The criticism of Google's plans for extensions was similar to the reaction users have had to other changes in Chrome, including a redesign of the new tab page and a push toward the user interface (UI) design of Chrome OS, Google's browser-based operating system. Both sparked a large number of complaints.
Those complaints have had mixed success in making the Mountain View, Calif. company change its mind. Even after months of griping about the new tab page revamp, Google has not caved to demands, but instead upped the ante by removing a setting in the advanced "chrome://flags" option page that once let users restore the older design. However, the company has said it will restore scrollbar arrows, also called "steppers," to the browser UI.
It looks like there's little chance it will reverse the extensions policy.
"Keeping our users safe online is a top priority and this change, along with others we're making, like enforcing our single-purpose extension policy, will help alleviate our users' top complaint: keeping browser settings and behavior from being compromised by unwanted extensions," a Google spokesperson said in a statement today when asked to provide the company's reaction to the backlash.
In a message to that thread Feb. 21, SarahMM, a Google employee who monitors the Chrome support forums and frequently posts messages, was clearer about plans. "[Chrome] Beta will remain as it is, so if you want you can move back to Stable, but be aware this change is coming to Stable," she wrote. "If those extensions are extremely important to you, please contact the developers and encourage them to apply [to] the Web store. Your other alternative is to move to Canary."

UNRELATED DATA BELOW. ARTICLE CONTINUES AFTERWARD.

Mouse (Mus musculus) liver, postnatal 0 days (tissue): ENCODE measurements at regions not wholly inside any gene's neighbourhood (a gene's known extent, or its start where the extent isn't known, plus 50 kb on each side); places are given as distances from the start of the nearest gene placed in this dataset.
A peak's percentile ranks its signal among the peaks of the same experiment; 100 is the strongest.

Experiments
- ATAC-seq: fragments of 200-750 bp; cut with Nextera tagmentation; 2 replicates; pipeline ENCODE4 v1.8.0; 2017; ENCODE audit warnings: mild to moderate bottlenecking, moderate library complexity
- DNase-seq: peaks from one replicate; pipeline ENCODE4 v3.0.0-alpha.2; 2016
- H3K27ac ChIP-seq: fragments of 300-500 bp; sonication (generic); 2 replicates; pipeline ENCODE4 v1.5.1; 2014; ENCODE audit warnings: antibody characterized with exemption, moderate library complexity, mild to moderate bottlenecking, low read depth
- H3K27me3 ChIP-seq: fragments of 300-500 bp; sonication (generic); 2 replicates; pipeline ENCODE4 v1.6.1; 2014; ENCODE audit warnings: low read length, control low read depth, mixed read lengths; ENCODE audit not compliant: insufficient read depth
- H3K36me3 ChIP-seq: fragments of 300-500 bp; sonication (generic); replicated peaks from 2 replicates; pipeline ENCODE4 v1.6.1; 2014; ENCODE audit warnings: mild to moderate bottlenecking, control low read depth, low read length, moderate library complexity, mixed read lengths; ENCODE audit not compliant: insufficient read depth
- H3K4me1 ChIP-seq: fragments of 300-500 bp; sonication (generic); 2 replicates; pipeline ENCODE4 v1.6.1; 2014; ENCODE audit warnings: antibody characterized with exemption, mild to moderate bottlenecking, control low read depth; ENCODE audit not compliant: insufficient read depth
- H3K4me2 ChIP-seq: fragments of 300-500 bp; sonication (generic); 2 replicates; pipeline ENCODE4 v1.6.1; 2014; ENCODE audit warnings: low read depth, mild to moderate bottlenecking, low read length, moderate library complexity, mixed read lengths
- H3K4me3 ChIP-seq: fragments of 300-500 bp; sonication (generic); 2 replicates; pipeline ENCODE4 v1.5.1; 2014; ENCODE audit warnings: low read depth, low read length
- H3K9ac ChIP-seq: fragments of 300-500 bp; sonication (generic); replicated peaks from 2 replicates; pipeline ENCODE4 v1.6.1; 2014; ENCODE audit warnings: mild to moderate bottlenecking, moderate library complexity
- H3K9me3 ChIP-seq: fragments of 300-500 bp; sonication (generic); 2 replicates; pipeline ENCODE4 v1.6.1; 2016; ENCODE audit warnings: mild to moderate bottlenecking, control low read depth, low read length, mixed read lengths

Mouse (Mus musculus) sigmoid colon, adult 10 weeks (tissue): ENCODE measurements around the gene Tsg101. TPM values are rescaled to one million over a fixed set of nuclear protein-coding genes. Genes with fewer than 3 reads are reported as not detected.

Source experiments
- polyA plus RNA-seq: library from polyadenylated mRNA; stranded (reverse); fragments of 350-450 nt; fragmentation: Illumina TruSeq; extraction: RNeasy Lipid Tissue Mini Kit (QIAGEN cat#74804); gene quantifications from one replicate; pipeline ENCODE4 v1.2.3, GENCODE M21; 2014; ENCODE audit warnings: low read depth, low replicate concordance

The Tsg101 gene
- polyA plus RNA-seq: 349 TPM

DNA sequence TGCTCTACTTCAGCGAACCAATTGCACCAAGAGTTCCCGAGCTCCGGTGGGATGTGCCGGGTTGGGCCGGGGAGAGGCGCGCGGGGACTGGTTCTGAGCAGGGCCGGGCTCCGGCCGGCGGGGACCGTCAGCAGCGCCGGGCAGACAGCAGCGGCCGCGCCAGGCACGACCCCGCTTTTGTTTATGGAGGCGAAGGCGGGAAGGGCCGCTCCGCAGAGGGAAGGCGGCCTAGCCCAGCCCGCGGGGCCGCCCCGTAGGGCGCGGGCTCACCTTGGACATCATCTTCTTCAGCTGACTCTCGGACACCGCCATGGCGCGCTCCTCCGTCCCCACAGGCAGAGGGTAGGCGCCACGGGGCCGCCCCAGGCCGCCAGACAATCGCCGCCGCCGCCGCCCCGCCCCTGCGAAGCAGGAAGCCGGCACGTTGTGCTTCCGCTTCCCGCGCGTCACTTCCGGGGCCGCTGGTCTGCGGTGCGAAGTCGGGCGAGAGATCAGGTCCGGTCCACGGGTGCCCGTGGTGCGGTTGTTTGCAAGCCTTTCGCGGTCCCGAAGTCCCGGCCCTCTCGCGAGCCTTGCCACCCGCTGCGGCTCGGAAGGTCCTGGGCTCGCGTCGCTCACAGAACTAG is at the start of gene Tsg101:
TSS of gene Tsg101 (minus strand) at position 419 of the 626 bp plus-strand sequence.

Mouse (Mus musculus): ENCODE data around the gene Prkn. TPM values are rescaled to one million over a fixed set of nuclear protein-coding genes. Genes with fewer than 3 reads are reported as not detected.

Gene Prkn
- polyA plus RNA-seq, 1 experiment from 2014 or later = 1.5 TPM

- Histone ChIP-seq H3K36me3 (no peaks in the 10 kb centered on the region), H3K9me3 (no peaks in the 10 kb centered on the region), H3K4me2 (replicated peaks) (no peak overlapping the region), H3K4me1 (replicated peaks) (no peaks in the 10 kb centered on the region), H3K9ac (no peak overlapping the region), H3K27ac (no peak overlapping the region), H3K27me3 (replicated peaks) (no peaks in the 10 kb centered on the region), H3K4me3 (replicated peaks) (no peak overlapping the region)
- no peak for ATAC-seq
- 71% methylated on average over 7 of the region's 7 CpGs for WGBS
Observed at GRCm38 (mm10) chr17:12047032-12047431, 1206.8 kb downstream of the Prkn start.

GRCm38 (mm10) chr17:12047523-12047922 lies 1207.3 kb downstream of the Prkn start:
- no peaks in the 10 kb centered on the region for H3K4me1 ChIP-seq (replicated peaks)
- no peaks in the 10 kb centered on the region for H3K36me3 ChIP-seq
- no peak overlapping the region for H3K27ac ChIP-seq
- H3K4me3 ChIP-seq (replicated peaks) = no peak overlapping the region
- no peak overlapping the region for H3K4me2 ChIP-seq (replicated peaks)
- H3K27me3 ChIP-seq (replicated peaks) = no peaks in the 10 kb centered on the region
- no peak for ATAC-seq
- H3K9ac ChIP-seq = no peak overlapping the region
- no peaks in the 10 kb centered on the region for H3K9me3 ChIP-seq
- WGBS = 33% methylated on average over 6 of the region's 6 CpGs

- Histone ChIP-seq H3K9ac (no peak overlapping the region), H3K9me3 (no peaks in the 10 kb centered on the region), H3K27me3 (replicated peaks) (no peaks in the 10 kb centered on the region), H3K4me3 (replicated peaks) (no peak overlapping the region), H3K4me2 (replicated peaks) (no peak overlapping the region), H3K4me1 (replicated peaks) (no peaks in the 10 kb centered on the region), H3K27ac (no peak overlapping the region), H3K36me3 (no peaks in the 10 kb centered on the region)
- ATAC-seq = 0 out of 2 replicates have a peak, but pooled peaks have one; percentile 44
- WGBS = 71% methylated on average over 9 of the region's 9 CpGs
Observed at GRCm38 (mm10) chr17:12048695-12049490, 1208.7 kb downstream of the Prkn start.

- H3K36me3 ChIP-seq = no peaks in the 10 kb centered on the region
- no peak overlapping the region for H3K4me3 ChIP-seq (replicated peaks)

Canary is Chrome's roughest build, one even less polished than the Dev channel, and analogous to Firefox's Nightly channel.
Yesterday, Google announced it was postponing the implementation of the extension "kill switch" on Chrome's stable build until or after May 1, a new deadline it gave add-on developers for publishing their wares on the Chrome Web Store.
Under that timeline, it's likely that Chrome 35 for Windows will be the first stable build -- the one most people run -- to enforce the extension policy.
The policy does not affect the OS X or Linux versions of Chrome, or the Dev or Canary versions of the Windows browser.
Even that galled some.
"There is NO reason why a user should have to use the Dev channel to re-enable [the extensions]," said Jacob Henkel last Saturday. "As it stands, the Dev channel's ability to re-enable them should be present in all versions. If this is unacceptable for whatever reason, there should be a setting to enable this in [chrome://flags/] or as a command line argument."
Gregg Keizer covers Microsoft, security issues, Apple, Web browsers and general technology breaking news for Computerworld. Follow Gregg on Twitter at @gkeizer, on Google+ or subscribe to Gregg's RSS feed. His email address is firstname.lastname@example.org.
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This story, "Chrome users attack Google for zapping unsanctioned Windows add-ons" was originally published by Computerworld.